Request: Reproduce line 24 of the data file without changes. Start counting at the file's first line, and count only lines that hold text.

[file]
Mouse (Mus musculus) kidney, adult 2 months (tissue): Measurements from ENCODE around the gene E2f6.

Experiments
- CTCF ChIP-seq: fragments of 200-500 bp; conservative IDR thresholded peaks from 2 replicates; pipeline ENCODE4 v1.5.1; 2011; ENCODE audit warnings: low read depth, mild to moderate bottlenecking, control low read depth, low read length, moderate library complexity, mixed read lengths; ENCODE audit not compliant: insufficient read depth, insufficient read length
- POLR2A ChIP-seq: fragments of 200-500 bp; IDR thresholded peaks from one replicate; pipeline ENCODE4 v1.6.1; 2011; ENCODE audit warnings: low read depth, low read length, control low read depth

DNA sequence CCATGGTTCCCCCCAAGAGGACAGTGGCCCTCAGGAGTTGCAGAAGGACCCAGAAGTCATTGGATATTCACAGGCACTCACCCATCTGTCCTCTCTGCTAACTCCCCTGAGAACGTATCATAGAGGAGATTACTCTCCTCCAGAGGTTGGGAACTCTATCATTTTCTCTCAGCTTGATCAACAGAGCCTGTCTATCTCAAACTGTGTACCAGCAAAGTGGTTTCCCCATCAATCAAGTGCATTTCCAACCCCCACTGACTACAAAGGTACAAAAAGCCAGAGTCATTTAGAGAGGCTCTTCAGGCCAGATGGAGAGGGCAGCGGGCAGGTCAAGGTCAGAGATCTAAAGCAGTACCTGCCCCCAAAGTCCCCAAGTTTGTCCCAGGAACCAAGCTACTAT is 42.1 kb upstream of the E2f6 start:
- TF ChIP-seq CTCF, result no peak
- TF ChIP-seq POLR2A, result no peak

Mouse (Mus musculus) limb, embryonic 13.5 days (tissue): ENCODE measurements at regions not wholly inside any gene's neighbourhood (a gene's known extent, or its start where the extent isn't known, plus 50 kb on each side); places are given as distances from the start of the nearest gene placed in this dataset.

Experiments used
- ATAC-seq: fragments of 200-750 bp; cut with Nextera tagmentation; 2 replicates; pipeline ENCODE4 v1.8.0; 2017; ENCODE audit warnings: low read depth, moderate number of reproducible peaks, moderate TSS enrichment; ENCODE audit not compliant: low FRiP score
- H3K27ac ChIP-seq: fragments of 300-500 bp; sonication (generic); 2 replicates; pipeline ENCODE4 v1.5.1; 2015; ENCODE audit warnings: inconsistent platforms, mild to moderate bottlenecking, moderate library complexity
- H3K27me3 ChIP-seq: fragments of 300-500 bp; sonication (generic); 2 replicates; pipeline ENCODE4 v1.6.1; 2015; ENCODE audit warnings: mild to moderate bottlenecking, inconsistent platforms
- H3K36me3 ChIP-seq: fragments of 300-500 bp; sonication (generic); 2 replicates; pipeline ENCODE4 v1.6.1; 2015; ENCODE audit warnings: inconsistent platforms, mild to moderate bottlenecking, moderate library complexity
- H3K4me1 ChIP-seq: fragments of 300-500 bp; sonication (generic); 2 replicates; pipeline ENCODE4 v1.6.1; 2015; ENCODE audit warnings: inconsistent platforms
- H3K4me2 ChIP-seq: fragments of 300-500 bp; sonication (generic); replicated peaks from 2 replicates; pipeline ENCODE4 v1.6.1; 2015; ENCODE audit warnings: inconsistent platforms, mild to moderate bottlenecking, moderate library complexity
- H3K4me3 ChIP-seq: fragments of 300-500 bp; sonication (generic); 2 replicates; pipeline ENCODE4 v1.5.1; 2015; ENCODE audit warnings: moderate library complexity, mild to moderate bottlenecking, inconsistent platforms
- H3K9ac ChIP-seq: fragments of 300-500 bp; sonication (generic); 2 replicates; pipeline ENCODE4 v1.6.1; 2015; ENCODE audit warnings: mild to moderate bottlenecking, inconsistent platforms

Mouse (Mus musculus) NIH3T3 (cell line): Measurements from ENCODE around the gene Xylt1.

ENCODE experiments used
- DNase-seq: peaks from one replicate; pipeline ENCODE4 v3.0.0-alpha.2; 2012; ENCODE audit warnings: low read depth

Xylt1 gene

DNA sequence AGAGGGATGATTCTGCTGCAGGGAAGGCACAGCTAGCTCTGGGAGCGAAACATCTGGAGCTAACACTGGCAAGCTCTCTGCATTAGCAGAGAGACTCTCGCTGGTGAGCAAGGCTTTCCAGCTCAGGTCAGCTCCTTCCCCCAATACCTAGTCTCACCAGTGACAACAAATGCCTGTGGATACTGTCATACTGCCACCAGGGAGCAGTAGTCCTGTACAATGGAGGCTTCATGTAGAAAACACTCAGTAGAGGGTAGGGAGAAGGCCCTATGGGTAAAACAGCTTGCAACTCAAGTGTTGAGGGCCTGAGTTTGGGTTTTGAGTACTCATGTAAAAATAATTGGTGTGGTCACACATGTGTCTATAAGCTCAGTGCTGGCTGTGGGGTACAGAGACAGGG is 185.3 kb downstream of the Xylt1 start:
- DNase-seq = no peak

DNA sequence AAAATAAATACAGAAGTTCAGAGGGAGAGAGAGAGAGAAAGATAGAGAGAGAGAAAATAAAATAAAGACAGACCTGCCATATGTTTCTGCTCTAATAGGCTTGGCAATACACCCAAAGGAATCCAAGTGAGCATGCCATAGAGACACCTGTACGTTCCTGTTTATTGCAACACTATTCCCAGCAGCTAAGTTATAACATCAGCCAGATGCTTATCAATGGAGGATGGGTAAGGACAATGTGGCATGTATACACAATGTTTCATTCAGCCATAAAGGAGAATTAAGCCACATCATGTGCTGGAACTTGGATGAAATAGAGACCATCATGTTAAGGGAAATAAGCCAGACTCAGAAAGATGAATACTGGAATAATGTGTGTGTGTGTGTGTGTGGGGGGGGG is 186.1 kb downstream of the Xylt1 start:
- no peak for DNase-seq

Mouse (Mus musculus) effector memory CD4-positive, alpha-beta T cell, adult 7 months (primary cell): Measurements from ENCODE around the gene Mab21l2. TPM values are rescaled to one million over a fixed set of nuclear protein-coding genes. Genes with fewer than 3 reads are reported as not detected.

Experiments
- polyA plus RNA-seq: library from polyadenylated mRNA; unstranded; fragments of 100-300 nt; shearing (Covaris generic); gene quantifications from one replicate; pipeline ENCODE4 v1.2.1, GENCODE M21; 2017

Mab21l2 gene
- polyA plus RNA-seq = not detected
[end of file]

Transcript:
DNA sequence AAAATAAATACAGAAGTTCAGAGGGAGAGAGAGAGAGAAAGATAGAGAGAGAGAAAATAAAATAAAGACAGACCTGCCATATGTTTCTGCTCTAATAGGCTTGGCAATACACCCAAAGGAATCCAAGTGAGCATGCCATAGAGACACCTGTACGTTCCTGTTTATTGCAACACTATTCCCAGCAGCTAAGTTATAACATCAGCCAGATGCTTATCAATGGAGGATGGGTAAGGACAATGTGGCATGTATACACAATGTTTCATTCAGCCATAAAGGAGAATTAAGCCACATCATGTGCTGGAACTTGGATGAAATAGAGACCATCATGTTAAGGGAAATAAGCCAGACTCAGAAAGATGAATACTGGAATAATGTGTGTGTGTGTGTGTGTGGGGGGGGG is 186.1 kb downstream of the Xylt1 start: